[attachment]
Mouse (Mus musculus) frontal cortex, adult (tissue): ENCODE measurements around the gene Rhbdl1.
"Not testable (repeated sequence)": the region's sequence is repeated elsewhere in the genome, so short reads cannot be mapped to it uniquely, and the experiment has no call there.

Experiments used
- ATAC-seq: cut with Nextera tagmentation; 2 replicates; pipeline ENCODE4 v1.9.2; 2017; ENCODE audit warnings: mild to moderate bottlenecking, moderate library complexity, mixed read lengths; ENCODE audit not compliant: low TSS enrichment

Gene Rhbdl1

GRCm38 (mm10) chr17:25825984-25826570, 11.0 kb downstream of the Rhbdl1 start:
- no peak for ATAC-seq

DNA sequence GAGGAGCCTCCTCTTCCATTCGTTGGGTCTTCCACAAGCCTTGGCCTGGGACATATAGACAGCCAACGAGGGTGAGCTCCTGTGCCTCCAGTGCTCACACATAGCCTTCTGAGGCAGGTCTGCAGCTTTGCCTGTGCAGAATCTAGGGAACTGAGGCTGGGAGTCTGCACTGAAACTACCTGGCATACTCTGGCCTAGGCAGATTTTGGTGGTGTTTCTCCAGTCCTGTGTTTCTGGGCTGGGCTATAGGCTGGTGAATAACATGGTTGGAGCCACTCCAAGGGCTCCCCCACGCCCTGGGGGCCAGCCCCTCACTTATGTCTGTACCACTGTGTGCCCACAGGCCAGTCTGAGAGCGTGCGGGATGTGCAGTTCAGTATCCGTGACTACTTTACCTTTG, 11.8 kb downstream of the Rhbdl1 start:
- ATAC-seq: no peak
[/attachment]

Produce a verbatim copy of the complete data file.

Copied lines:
Mouse (Mus musculus) frontal cortex, adult (tissue): ENCODE measurements around the gene Rhbdl1.
"Not testable (repeated sequence)": the region's sequence is repeated elsewhere in the genome, so short reads cannot be mapped to it uniquely, and the experiment has no call there.

Experiments used
- ATAC-seq: cut with Nextera tagmentation; 2 replicates; pipeline ENCODE4 v1.9.2; 2017; ENCODE audit warnings: mild to moderate bottlenecking, moderate library complexity, mixed read lengths; ENCODE audit not compliant: low TSS enrichment

Gene Rhbdl1

GRCm38 (mm10) chr17:25825984-25826570, 11.0 kb downstream of the Rhbdl1 start:
- no peak for ATAC-seq

DNA sequence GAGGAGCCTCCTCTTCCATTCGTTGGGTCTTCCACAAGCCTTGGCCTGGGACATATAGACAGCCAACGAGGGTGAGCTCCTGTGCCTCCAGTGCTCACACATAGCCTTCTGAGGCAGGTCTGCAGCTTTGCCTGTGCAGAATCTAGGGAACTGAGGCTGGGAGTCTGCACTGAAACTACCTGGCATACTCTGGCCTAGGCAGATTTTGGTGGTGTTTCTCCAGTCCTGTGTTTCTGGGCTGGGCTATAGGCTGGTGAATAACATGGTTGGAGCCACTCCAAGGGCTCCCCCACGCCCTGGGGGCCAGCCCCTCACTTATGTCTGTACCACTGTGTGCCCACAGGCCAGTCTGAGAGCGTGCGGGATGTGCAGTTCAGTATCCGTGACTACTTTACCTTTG, 11.8 kb downstream of the Rhbdl1 start:
- ATAC-seq: no peak